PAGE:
1. The Appellant in this appeal by special leave was a Head Constable of Police who was posted as an accountant in the National Volunteer Corps office in Ferozpore District. On 7-2-1950 he withdrew from the Treasury a sum of Rs. 11,579-8-0 on the strength of a contingent voucher being a subsistence allowance bill for the month of February, 1950, purporting to be signed by Rao Sahib Chowdhury Bhim Singh, Senior Superintendent of Police, Ferozepore. These signatures of Rao Sahib Chowdhury Bhim Singh were alleged to be forged and the Appellant was charged that he on or about 7-2-1950 fraudulently and dishonestly used as genuine a forged document, viz., subsistence allowance bill for the month of February, 1950 which he knew or had reasons to believe at the time he used it to be a forged document and thereby committed an offence punishable under Section 467 read with 471, Penal Code.
2. The Additional District Magistrate, Ferozepore, who tried the case negatived the contention of the Appellant that sanction of the State Government was necessary for his prosecution under Section 5(2), East Punjab National Volunteer Corps Act, 1947. The Magistrate found on the evidence that the signatures of Rao Sahib Chowdhury Bhim Singh appearing on the bill were forged and that the Appellant was guilty of the offence with which he was charged, He therefore convicted the appellant of the offence and sentenced him to 41/2 years' rigorous imprisonment. An appeal was filed by the Appellant to the Punjab High Court against his conviction and sentence. Mr. Justice Soni who heard the appeal also negatived the contention in regard to the sanction and confirmed this conviction. In regard to the sentence however the learned Judge considered the sentence of 41/2 years' rigorous imprisonment imposed upon the appellant as inadequate and thought that a sentence of fine should also have been imposed upon the Appellant. He therefore gave a verbal notice to the counsel for the Appellant to show cause why a sentence of fine should not also have been imposed upon the Appellant and after hearing the counsel for the Appellant the next day imposed upon him in addition a fine of Rs. 11,579-8-0 or in default of payment of fine further rigorous imprisonment of a year and a half. This appeal by special leave is directed against that judgment and order of the Punjab High Court.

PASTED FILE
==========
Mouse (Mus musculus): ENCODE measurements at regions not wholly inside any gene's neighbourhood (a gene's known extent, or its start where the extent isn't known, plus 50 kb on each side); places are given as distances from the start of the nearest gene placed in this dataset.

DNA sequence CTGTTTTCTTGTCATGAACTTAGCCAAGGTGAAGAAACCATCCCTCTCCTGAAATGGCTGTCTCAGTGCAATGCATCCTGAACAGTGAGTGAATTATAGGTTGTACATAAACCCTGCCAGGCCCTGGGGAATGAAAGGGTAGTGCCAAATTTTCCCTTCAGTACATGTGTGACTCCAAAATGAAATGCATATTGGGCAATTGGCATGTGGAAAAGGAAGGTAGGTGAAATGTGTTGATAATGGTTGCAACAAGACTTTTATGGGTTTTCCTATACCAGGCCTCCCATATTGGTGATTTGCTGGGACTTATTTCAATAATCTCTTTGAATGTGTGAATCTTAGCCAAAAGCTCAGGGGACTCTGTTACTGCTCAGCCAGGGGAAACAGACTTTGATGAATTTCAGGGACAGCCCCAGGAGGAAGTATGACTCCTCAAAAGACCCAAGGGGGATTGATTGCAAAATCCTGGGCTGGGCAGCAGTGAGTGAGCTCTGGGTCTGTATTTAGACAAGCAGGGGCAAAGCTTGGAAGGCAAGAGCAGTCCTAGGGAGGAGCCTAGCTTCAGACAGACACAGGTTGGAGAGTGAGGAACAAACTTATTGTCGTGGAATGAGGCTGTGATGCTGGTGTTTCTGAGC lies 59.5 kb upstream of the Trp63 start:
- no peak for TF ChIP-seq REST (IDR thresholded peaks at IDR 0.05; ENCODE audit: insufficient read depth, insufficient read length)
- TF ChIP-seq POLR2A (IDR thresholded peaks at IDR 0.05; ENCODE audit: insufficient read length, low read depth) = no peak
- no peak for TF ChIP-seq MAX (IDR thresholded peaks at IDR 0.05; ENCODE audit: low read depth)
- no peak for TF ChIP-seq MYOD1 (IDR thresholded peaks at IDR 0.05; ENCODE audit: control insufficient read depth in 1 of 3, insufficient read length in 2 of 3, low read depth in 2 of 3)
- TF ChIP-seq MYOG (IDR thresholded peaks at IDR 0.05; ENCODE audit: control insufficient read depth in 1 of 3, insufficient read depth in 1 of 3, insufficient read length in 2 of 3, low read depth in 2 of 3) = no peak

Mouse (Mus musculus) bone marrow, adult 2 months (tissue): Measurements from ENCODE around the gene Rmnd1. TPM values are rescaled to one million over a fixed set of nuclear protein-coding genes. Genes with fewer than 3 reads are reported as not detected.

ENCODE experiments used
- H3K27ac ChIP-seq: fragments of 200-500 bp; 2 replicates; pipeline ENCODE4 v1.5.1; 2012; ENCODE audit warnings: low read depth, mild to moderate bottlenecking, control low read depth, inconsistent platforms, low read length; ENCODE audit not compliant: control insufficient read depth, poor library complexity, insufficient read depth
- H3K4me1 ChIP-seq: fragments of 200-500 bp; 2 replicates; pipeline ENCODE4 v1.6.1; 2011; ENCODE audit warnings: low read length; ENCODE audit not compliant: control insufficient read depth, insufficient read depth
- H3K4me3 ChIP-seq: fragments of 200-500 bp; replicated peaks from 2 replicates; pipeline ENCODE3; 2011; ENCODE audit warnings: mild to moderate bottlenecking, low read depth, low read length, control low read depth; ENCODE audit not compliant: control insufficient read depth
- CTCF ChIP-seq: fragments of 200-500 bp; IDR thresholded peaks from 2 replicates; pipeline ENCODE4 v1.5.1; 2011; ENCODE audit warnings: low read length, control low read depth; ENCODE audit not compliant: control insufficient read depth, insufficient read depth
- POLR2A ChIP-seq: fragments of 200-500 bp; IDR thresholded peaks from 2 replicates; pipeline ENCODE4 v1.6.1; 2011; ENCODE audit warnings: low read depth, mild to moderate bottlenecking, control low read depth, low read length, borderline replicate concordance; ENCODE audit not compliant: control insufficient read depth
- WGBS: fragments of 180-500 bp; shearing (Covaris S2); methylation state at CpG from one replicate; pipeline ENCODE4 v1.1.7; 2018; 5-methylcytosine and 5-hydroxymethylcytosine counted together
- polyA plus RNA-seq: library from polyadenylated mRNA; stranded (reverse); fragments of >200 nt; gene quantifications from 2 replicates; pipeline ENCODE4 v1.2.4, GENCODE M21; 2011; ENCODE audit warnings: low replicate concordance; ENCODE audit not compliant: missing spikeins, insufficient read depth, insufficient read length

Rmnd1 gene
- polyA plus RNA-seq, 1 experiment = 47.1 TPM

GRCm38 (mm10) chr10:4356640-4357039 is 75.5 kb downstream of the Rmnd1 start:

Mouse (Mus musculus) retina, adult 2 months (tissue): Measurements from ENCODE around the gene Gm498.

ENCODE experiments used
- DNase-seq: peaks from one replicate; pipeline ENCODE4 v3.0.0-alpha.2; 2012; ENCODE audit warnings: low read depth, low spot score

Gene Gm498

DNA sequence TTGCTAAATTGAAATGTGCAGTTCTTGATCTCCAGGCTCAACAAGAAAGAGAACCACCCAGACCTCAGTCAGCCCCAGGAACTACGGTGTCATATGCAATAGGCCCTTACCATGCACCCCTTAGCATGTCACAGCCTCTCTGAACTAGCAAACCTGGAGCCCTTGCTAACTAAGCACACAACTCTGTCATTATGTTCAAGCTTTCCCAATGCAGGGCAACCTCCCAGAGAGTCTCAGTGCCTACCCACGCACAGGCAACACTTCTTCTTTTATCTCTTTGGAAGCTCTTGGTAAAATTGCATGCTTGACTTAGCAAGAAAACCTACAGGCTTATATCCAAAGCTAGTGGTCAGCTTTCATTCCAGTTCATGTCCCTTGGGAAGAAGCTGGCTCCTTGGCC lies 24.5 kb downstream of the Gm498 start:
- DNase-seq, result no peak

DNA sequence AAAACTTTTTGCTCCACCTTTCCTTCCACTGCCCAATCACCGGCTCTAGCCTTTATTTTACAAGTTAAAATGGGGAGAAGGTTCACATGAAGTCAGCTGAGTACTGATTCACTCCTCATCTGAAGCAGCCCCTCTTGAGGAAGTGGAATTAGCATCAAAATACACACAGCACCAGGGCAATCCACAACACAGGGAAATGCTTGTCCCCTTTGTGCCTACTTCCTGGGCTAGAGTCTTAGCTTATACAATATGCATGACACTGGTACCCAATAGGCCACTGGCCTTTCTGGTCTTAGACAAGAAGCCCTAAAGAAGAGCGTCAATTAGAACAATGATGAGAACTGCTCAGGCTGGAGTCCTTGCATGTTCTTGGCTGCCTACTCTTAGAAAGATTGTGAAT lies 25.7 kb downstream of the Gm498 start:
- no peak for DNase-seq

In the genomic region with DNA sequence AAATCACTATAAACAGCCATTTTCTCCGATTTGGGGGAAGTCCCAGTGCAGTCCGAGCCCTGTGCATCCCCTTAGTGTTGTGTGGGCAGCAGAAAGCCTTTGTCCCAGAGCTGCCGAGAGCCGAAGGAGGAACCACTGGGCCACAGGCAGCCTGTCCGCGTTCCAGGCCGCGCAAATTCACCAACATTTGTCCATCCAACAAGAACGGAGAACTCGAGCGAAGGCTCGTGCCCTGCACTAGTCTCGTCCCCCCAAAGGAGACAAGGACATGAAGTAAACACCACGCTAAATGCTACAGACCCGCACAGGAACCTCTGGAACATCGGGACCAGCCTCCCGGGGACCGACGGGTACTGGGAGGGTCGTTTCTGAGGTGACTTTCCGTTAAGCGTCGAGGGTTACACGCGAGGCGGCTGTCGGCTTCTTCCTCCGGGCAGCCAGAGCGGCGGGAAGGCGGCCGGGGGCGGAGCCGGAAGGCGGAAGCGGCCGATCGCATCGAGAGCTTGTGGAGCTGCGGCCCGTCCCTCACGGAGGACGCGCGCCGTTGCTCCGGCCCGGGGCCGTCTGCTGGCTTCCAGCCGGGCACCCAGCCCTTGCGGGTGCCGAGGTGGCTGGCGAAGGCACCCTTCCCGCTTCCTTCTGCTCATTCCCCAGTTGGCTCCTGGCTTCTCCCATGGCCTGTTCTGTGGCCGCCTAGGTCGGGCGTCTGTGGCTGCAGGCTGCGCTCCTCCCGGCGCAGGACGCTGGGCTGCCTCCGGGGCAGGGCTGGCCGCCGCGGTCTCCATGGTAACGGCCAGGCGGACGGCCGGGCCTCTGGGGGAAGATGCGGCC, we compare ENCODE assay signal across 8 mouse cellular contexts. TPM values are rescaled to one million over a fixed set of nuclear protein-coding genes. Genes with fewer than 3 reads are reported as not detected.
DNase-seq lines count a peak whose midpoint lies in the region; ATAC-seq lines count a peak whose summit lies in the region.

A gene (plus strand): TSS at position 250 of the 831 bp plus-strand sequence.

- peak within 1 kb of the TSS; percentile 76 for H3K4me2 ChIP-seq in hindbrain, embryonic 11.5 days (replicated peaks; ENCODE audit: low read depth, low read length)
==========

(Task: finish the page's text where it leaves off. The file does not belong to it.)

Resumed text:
3. The contention in regard to the sanction of the State Government under Section 5(2), East Punjab National Volunteer Corps Act, 1947 was again raised before us by the learned counsel for the Appellant. On a perusal of the rules framed by the State Government under Section 8 of the Act however the learned counsel did not press this contention and nothing more need be said in regard to the same. We are of the opinion that the finding in that behalf arrived at by the learned Additional District Magistrate who tried the case was correct and the Appellant was lawfully prosecuted for the offence with which he had been charged.
4. The charge against the Appellant involved the proof by the prosecution that the signatures of Rao Sahib Chowdhury Bhim Singh on the bill dated 7-2-1950 were forged and that the appellant fraudulently and dishonestly used as genuine the bill bearing these forged signatures of Rao Sahib Chowdhury Bhim Singh for obtaining from the Treasury the sum of Rs. 11,579-8-0. The prosecution established the first point, viz., that the signatures of Rao Sahib Chowdhury Bhim Singh on the bill were forged. Considerable evidence was led by the prosecution including that of Rao Sahib Chowdhury Bhim Singh himself to show that the signatures appearing on the bill dated 7-2-1950 were forged.
The Appellant in his defence examined several witnesses connected with the Imperial Bank of India, Ferozepore where the payment had been made to him on the strength of the said bill. He also examined Mr. Charles E. Hardless, a handwriting expert who deposed that the signatures of Rao Sahib Chowdhury Bhim Singh appearing on the bill had been retouched. He however opined that the retouching was made not with a view to improve the signatures but with a view to subsequently distort the same so as to make them differ in appearance from the signatures usually written by Rao Sahib Chowdhury Bhim Singh. Both the Courts below negatived the defence version and came to the conclusion that the signatures of Rao Sahib Chowdhury Bhim Singh on the bill dated 7-2-1950 were forged. These are concurrent findings of fact and following the well-established practice of this Court we are not prepared to interfere with the same. It can therefore be taken as satisfactorily proved that the signatures of Rao Sahib Chowdhury Bhim Singh on the bill were forged.